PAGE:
Feb. 13, 2016 SIGN IN | REGISTER
Roll Call New Member Profiles: 113th Congress
  • Election: Defeated Rep. Joe Walsh, R
  • Residence: Hoffman Estates
  • Born: March 12, 1968; Bangkok, Thailand
  • Religion: Unspecified
  • Family: Husband, Bryan Bowlsbey
  • Education: U. of Hawaii, B.A. 1989 (political science); George Washington U., M.A. 1992 (international affairs); Northern Illinois U., attended 1992-2001; Capella U., attending
  • Military: Army Reserve 1991-96; Ill. National Guard 1996-present
  • Career: Humanitarian program manager
  • Political highlights: Democratic nominee for U.S. House, 2006; Veterans Affairs Department assistant secretary, 2009-11

Tammy Duckworth, D

Though Tammy Duckworth will arrive on Capitol Hill with extensive military and veterans affairs experience, like many incoming freshmen she says her central concern is bringing jobs to her Illinois district.

Her fiscal concerns extend to taxes and spending. She backs ending tax cuts for upper-income earners and using the revenue to prop up Medicare, and has voiced support for the “Buffett Rule,” which would establish a minimum tax for millionaires. Duckworth, who lost a high-profile race for the House in 2006, says she would seek to reduce the deficit by cutting defense spending and ending tax breaks for oil companies and agribusiness.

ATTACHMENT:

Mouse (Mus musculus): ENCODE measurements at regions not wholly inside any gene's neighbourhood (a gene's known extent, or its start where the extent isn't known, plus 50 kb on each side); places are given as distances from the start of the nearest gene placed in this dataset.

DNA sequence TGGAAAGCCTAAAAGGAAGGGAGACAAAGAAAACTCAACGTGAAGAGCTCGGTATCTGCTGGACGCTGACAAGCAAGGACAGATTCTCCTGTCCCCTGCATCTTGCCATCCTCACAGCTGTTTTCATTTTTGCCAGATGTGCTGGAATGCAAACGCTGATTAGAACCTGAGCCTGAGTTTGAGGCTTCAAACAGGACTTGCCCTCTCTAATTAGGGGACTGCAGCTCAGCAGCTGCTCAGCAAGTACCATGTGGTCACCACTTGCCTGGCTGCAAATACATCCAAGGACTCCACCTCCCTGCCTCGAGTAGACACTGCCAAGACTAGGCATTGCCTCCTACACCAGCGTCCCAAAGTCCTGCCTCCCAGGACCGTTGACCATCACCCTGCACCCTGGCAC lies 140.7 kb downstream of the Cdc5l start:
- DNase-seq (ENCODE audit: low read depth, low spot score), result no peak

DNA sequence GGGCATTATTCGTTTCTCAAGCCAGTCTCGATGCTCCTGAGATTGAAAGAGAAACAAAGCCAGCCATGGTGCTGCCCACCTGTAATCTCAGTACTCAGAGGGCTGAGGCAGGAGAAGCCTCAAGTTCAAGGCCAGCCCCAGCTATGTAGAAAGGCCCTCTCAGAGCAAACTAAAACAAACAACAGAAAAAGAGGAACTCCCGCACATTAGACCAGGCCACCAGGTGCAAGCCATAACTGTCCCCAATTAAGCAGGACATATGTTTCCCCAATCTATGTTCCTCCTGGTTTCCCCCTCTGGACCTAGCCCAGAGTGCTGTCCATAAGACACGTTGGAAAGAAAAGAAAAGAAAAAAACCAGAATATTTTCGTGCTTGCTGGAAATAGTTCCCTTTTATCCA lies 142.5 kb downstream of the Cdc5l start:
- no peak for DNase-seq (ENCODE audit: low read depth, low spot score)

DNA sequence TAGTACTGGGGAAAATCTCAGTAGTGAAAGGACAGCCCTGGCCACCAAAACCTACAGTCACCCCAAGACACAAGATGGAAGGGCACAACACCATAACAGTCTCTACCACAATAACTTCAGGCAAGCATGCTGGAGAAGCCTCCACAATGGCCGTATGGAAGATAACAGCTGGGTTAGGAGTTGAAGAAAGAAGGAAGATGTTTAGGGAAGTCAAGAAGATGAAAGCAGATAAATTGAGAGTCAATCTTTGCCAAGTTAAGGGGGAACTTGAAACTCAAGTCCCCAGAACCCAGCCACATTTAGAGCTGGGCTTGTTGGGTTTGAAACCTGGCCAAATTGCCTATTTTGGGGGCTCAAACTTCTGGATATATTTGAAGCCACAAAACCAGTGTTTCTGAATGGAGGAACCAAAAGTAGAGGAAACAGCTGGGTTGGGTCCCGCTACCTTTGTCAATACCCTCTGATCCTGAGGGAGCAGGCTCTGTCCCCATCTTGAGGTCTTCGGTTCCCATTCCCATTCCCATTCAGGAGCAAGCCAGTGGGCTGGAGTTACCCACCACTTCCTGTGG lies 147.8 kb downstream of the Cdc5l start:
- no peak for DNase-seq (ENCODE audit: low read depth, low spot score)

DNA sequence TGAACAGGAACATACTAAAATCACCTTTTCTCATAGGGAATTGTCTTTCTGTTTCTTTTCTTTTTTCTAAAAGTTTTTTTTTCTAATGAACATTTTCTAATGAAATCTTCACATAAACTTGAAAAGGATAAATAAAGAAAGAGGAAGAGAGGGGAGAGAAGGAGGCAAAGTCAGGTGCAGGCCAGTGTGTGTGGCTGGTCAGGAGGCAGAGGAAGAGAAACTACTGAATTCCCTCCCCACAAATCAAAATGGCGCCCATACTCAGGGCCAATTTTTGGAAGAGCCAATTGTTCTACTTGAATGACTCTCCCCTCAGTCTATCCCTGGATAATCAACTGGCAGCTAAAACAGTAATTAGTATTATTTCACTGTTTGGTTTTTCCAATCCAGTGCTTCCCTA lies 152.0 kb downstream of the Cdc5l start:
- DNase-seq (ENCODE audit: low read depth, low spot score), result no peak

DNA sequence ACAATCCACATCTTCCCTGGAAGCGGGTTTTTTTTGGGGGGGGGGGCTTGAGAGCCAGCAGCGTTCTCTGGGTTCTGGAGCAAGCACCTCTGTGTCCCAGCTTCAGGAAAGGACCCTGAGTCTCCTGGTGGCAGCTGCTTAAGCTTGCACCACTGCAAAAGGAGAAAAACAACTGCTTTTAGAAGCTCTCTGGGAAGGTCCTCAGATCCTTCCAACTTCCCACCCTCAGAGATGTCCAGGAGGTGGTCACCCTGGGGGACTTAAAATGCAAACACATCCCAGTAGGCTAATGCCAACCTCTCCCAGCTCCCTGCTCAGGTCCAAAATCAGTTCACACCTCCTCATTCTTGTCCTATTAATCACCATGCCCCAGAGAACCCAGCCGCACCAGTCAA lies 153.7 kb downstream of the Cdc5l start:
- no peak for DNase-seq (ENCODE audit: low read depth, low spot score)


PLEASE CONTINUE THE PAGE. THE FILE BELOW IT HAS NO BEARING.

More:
She is a strong champion of veterans’ issues — until recently she served in the Obama administration as an assistant secretary of Veterans Affairs — and supports programs to treat post traumatic stress disorder and tax credits for companies that hire returning veterans. She said her background could qualify her for a position on the Veterans’ Affairs Committee, though the needs of her district have her considering a push for a spot on the Transportation and Infrastructure Committee.

Duckworth, who lost both of her legs when her helicopter was shot down during a tour in Iraq, supports the health care overhaul enacted in 2010, though says she is willing to tweak the law to minimize burdens on employers.

“I ultimately support an eventual move to a single-payer system, but understand that it is unrealistic to achieve in the coming decades,” she says.

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